“What emerged at the beginning of the pandemic were the conditions in long-term care facilities and similar institutions that were particularly disturbing, as government and healthcare authorities began to acknowledge,” they said.

“That many elderly endured weeks practically in solitude to avoid contracting the virus even from caregivers, and that many died without either the presence of family members or the comfort and strength of the Church’s Sacraments and pastoral care is heartbreaking.”

According to reports by caregivers and military personnel providing military assistance, the bishops said, there have been numerous accounts of neglected bedside care and feeding, unattended hygienic needs, and insufficient living spaces.

They also said the problem is worsened by inadequate staffing, including too few employees, poor training, unsatisfactory compensation, and “many of whom were working in multiple institutions.”

They pointed to the words of Pope Francis, who has warned against a “throwaway culture.” They said, more often than not, elderly people are discarded. They emphasized the crucial role of the Church to care for the vulnerable, sick, and elderly.

As people have found creative ways to share the burden of the pandemic, the bishops said this troubling time has also been a source of hope and new opportunity. They said it has brought a fresh awareness of society’s limitations and perspectives on the needs of humanity.

“Our hope is that Canadians will gain greater awareness as to how our culture prioritizes the freedom, desires and choice of individuals, and regrettably also tends to neglect the rights and responsibilities that promote the common good of society and the dignity of every person, especially the elderly,” they said.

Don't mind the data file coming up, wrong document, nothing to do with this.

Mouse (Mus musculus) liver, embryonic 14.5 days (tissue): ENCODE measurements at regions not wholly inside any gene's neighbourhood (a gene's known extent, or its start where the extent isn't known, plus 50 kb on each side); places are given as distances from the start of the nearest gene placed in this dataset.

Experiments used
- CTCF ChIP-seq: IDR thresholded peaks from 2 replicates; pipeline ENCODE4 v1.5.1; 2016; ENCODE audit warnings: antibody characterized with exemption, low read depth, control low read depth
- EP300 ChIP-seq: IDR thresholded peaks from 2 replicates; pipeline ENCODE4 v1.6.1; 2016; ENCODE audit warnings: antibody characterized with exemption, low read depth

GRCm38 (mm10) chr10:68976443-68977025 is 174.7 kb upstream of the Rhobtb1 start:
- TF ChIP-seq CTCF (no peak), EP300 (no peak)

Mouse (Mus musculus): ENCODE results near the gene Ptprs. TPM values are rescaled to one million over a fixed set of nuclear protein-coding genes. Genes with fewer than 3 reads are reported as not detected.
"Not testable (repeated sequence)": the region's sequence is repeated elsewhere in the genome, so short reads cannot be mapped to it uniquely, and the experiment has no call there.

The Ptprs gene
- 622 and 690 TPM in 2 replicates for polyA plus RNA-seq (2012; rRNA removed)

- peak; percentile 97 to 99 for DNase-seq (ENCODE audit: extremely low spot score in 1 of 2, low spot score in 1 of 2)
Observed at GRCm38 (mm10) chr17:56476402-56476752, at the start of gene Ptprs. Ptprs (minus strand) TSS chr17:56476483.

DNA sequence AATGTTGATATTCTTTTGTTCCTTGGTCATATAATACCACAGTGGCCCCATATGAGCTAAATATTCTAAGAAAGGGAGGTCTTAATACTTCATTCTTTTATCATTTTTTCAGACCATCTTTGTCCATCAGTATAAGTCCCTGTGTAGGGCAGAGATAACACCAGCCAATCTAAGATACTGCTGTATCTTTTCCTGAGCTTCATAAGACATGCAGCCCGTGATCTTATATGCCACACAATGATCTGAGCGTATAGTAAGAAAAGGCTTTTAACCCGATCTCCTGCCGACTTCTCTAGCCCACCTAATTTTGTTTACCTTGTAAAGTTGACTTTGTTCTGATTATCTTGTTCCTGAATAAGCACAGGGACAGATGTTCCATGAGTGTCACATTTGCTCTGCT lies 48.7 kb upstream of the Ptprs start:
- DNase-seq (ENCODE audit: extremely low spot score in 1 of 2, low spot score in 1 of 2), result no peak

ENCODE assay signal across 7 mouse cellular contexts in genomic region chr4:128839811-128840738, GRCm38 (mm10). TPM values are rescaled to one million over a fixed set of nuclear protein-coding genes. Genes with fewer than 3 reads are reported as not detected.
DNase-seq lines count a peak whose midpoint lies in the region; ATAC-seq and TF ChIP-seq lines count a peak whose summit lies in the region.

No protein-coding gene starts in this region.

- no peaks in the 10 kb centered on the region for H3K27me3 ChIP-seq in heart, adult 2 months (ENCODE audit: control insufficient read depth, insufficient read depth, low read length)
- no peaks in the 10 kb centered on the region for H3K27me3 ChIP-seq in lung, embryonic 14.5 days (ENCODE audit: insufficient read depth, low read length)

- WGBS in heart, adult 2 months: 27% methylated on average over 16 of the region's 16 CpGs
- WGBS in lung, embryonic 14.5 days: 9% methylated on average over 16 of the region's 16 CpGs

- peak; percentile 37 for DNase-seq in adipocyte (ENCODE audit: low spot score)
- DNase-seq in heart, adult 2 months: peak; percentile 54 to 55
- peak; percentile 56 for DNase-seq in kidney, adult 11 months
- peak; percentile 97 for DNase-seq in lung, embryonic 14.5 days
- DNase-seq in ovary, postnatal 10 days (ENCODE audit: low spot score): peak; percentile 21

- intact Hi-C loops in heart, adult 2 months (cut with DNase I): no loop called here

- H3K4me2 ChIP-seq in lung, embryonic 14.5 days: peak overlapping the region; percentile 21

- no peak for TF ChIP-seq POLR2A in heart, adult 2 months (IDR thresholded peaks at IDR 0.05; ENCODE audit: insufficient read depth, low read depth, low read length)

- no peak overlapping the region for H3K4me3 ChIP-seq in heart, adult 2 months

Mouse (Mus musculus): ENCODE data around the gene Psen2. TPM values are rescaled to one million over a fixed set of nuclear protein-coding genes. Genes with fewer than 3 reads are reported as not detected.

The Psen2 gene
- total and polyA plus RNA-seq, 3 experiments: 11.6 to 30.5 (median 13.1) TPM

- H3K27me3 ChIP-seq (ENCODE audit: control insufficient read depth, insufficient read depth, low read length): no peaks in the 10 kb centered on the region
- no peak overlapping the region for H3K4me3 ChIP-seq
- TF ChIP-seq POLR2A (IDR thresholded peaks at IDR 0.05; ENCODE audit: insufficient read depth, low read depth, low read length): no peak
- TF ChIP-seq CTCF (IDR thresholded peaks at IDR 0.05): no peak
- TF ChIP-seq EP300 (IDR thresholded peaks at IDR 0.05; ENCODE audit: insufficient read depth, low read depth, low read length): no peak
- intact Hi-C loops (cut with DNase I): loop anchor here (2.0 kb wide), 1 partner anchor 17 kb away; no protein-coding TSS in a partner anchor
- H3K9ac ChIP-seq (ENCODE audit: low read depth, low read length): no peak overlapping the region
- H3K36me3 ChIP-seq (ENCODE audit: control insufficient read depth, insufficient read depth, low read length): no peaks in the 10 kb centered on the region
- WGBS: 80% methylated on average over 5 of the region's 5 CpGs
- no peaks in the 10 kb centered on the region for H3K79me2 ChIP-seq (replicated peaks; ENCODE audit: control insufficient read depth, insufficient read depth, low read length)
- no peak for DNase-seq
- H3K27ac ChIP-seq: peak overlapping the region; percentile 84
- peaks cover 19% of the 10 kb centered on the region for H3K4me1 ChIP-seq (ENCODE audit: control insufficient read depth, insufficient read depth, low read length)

“This begins with respecting and protecting, in peace and justice, the fundamental and inalienable rights of each human person, as well as their authentic development and social well-being in the entire community.”

Assured of God’s presence, Catholics “can move forward in confidence, generosity, gratitude and prudence as our governments and healthcare authorities ease the Coronavirus ‘lockdown’,” the bishops said. “This will entail reassessing our priorities, taking an honest look at our values and lifestyle. We must let ourselves be challenged by the Lord’s calling and the present needs of our brothers and sisters.”

“As we slowly return to a more normal way of life, let us not forget the elderly among us who still have so much wisdom to impart, faith to share, stories to tell and joys to offer. Let us create space in our hearts, homes, families and communities to honour them and truly care for them in their weakness and their many needs. Let us welcome their unique giftedness in building a world which is more human, loving, generous, forgiving, and radiant with God’s grace.”

END